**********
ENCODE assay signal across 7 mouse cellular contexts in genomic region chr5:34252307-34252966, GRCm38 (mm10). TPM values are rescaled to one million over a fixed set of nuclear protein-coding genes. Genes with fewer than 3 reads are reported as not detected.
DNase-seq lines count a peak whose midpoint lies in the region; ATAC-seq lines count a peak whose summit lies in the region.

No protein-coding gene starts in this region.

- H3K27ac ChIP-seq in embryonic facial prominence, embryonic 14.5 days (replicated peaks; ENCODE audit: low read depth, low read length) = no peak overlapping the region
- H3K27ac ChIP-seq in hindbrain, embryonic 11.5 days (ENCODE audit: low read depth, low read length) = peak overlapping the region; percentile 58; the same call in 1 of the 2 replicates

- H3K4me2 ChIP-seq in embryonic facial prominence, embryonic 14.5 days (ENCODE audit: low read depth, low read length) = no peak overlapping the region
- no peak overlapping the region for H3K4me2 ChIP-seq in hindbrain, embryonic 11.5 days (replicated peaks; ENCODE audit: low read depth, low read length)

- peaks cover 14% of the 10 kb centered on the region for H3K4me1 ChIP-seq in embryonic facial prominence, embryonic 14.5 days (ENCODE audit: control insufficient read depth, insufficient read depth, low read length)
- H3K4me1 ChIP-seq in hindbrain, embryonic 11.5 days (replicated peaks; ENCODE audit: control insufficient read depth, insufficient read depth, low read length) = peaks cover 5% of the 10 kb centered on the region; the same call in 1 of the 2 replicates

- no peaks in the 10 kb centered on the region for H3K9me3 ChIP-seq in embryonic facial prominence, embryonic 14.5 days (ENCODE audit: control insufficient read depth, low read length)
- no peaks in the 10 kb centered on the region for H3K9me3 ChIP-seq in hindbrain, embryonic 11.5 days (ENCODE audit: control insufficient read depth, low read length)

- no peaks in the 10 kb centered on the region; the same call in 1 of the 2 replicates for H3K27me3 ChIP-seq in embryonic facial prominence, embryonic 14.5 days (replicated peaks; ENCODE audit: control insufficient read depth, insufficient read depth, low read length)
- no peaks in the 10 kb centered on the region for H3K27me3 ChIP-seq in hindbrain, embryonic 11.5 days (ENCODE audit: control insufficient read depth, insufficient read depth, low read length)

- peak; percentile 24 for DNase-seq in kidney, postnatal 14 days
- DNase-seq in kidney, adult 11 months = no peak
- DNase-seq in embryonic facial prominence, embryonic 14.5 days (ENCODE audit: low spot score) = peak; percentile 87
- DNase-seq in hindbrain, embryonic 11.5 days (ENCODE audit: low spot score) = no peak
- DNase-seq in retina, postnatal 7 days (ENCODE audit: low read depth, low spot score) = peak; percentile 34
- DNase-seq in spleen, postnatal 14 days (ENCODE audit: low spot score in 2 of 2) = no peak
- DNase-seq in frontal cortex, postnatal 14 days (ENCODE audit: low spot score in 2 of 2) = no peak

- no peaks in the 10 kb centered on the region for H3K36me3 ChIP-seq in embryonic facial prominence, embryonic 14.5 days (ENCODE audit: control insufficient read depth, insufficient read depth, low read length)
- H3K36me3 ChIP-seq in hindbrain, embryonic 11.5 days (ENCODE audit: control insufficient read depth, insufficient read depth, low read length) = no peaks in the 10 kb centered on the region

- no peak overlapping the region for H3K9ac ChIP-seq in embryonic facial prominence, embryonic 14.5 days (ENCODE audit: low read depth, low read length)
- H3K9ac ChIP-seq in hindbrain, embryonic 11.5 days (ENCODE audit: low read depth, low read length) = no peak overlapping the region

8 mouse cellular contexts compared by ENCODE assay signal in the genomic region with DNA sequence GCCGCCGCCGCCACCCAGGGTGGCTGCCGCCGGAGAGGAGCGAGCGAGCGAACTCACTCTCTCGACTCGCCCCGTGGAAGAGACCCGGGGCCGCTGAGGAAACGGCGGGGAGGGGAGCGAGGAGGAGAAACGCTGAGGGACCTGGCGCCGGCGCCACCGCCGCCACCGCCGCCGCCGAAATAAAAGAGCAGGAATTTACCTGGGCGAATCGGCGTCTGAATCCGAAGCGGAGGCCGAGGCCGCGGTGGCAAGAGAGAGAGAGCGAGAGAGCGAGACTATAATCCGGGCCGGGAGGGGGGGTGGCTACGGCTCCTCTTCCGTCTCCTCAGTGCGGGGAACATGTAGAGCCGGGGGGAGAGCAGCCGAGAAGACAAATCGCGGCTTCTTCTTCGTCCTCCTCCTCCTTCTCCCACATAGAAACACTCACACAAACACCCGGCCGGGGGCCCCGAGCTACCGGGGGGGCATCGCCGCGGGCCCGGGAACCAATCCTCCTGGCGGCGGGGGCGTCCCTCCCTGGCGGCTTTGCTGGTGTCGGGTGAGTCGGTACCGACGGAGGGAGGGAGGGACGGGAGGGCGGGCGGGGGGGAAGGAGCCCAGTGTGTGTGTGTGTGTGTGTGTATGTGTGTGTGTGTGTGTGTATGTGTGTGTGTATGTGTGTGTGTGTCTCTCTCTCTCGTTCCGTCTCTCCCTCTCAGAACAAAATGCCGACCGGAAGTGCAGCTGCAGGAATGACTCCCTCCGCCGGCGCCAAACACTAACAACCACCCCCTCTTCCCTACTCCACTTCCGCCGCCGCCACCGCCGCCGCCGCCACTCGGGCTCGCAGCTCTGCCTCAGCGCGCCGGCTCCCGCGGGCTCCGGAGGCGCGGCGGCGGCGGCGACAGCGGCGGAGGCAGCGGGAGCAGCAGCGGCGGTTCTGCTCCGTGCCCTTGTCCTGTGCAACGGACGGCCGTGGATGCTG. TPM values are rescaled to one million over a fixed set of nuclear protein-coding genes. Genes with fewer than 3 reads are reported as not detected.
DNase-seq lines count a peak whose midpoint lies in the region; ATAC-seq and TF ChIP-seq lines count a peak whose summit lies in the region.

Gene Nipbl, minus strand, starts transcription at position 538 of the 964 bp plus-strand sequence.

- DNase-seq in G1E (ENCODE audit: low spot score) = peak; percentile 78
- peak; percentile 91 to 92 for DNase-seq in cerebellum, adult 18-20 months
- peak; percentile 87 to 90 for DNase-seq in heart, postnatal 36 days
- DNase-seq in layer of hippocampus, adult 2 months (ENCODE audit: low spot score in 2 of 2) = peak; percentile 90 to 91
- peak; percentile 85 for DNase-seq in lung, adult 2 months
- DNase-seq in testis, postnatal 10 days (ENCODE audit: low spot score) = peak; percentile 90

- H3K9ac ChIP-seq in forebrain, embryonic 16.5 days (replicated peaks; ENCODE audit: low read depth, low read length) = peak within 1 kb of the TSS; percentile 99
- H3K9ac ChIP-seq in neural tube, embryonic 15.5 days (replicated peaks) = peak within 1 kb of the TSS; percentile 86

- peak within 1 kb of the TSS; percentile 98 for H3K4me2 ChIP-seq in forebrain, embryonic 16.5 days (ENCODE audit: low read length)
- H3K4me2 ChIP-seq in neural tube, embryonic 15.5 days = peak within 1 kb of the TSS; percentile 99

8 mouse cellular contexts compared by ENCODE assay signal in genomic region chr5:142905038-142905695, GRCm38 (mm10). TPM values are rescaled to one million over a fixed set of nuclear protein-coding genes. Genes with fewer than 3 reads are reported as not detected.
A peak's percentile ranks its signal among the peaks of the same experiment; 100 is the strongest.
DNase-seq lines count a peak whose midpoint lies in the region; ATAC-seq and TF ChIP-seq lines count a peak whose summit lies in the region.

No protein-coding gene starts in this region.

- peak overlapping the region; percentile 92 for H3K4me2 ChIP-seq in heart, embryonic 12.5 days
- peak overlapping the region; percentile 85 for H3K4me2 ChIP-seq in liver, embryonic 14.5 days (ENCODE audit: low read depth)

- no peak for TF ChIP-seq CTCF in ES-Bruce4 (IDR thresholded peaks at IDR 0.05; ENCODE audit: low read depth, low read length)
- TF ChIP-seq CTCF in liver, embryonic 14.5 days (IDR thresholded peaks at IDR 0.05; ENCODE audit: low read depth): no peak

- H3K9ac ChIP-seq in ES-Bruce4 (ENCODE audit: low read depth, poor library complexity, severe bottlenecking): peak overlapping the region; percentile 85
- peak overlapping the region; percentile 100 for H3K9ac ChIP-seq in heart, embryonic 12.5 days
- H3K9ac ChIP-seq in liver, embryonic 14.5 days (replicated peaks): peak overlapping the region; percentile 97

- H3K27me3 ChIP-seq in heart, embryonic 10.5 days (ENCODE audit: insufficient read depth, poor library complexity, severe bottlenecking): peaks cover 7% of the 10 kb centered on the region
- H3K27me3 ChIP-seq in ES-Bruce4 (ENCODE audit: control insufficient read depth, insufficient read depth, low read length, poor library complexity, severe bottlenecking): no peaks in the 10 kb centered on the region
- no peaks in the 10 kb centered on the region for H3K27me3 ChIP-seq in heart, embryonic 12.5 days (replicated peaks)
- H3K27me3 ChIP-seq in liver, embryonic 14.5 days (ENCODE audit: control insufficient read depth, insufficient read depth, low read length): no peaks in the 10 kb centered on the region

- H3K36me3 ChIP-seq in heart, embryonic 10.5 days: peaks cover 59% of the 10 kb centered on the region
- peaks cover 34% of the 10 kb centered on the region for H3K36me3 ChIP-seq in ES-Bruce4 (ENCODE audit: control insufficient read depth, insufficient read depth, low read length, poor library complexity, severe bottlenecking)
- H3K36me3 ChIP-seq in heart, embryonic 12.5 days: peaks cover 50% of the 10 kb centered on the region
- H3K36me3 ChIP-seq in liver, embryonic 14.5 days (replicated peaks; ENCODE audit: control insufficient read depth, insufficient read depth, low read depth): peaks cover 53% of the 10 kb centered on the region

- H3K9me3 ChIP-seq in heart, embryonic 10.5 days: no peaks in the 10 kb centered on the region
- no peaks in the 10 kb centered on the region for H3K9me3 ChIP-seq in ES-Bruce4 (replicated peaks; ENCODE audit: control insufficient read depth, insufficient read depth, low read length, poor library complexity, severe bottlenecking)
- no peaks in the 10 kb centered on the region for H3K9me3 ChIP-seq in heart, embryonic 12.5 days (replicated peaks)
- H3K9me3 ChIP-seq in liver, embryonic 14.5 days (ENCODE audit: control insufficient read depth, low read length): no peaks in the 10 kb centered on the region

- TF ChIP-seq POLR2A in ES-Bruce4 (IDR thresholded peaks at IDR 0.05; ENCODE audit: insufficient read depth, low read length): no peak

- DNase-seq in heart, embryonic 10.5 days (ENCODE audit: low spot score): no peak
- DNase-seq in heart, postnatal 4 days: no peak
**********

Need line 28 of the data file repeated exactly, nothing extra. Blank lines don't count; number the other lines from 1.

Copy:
- DNase-seq in G1E (ENCODE audit: low spot score) = peak; percentile 78